3 Works

Data from: Flexibility of fetal tolerance: Immune function during pregnancy varies between ecologically distinct populations

Carmen Hové, Benjamin Trumble, Amy Anderson, Jonathan Stieglitz, Hillard Kaplan, Michael Gurven & Aaron Blackwell
Background and objectives: Among placental mammals, females undergo immunological shifts during pregnancy to accommodate the fetus (i.e. fetal tolerance). Fetal tolerance has primarily been characterized within post-industrial populations experiencing evolutionarily novel conditions (e.g. reduced pathogen exposure), which may shape maternal response to fetal antigens. This study investigates how ecological conditions affect maternal immune status during pregnancy by comparing the direction and magnitude of immunological changes associated with each trimester among the Tsimane (a subsistence population...

Data from: Mother's social status is associated with child health in a horticulturalist population

Sarah Alami, Christopher Von Rueden, Edmond Seabright, Thomas S. Kraft, Aaron D. Blackwell, Jonathan Stieglitz, Hillard Kaplan & Michael Gurven
High social status is often associated with greater mating opportunities and fertility for men, but do women also obtain fitness benefits of high status? Greater resource access and child survivorship may be principal pathways through which social status increases women’s fitness. Here we examine whether peer-rankings of women’s social status (indicated by political influence, project leadership and respect) positively covaries with child nutritional status and health in a community of Amazonian horticulturalists. We find that...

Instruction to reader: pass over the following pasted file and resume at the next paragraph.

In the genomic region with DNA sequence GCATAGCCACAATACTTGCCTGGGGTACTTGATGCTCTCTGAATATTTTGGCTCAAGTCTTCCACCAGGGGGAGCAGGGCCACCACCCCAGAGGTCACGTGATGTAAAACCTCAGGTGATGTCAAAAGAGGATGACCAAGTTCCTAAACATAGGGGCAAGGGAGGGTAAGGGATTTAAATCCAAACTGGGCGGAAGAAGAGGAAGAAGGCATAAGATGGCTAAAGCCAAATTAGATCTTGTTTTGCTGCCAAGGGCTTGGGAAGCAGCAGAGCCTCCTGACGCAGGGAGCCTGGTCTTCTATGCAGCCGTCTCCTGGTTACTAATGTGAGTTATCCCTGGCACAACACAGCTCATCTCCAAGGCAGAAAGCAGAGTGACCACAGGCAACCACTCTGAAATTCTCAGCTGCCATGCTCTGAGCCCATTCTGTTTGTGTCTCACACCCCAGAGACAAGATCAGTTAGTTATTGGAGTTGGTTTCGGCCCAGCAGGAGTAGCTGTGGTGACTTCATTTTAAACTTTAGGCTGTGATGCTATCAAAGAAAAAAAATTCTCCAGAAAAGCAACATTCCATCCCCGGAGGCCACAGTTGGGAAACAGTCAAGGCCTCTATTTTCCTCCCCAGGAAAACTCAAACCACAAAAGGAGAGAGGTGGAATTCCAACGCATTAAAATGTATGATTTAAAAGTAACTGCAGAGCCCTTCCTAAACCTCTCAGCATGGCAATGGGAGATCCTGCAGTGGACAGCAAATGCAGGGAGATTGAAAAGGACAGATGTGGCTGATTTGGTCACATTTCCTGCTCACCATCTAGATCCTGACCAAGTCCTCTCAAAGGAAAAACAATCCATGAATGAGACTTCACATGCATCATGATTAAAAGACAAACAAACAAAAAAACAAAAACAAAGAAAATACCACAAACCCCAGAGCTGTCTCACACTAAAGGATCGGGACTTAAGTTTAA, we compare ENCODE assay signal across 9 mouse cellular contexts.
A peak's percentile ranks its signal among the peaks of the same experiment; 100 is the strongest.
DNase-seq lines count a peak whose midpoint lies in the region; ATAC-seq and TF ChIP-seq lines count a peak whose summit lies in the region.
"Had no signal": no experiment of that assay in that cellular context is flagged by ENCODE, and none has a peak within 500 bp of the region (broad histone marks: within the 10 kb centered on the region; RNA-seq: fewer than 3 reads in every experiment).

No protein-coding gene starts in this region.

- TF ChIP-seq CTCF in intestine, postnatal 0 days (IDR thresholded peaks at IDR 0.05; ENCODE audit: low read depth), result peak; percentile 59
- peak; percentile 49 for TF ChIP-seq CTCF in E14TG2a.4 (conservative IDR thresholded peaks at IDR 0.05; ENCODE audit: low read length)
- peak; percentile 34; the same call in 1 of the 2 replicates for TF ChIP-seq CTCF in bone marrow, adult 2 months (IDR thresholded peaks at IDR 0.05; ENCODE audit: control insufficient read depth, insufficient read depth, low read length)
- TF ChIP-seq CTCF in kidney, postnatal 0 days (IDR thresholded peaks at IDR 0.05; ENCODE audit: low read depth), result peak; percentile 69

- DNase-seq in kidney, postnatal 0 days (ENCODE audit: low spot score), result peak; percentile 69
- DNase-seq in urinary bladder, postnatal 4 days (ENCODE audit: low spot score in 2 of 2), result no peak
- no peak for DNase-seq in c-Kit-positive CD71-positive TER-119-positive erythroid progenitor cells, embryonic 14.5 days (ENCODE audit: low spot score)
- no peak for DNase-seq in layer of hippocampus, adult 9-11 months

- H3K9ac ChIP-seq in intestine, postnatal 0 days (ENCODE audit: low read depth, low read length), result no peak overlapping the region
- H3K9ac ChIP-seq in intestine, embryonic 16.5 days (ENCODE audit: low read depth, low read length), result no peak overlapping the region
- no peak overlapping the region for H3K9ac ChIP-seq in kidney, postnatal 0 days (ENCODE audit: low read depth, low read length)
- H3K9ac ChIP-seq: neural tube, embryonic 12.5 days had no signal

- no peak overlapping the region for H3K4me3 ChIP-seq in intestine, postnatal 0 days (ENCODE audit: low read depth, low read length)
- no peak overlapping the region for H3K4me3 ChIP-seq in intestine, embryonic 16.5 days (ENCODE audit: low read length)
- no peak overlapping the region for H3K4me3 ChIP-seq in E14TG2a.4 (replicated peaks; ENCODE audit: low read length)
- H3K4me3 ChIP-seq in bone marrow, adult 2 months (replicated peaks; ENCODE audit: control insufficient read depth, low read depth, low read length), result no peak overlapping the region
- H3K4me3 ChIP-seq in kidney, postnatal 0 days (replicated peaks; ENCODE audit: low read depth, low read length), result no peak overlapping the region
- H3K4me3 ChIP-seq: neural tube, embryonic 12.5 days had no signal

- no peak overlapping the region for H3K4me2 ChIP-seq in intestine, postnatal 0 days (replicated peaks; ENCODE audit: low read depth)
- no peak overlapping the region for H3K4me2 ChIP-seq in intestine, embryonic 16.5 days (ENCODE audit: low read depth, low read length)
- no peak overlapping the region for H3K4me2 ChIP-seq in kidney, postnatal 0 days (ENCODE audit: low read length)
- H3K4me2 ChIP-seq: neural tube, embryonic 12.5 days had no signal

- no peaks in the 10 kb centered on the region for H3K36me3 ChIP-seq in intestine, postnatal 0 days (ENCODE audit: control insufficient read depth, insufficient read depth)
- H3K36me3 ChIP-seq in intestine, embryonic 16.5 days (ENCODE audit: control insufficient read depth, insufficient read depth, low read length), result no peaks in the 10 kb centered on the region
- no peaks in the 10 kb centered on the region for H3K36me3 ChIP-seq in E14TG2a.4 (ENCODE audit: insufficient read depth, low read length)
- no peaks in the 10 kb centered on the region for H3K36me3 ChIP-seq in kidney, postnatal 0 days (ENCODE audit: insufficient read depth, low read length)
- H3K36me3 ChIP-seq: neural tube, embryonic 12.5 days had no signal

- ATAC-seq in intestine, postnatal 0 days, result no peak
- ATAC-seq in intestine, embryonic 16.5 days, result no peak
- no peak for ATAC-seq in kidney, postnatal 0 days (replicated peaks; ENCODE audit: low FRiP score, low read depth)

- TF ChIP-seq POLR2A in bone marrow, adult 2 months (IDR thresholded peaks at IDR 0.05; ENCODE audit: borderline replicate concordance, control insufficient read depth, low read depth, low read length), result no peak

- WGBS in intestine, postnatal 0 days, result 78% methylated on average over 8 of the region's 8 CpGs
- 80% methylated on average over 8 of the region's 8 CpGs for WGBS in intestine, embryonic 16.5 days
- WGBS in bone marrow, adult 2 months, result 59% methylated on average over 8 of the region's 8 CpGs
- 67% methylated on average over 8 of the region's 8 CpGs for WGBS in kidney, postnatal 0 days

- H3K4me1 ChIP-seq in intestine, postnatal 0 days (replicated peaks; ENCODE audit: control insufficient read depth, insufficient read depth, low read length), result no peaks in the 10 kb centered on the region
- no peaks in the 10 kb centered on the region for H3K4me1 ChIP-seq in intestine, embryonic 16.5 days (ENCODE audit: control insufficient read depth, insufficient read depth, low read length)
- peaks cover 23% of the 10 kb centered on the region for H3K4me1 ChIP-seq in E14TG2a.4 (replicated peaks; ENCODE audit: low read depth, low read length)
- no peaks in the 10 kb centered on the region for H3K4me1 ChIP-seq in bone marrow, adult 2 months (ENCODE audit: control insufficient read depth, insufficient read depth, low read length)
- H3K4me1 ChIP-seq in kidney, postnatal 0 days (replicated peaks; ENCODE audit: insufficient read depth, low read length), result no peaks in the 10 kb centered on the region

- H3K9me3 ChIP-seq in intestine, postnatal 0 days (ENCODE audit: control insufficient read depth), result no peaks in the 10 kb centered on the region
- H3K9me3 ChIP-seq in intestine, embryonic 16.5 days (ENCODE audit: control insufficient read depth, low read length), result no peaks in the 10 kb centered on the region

Tsimane physiological dysregulation data

Thomas Kraft, Jonathan Stieglitz, Benjamin Trumble, Angela Garcia, Hillard Kaplan & Michael Gurven
Humans have the longest post-reproductive lifespans and lowest rates of actuarial aging among primates. Understanding the links between slow actuarial aging and physiological change is critical for improving the human “healthspan”. Physiological dysregulation may be a key feature of aging in industrialized populations with high burdens of chronic “diseases of civilization”, but little is known about age trajectories of physiological condition in subsistence populations with limited access to public health infrastructure. To better characterize human...

Registration Year

  • 2020
    3

Resource Types

  • Dataset
    3

Affiliations

  • University of California, Santa Barbara
    3
  • Chapman University
    3
  • Arizona State University
    2
  • Washington State University
    2
  • University of Richmond
    1
  • Institut des Hautes Etudes de Management
    1
  • University of New Mexico
    1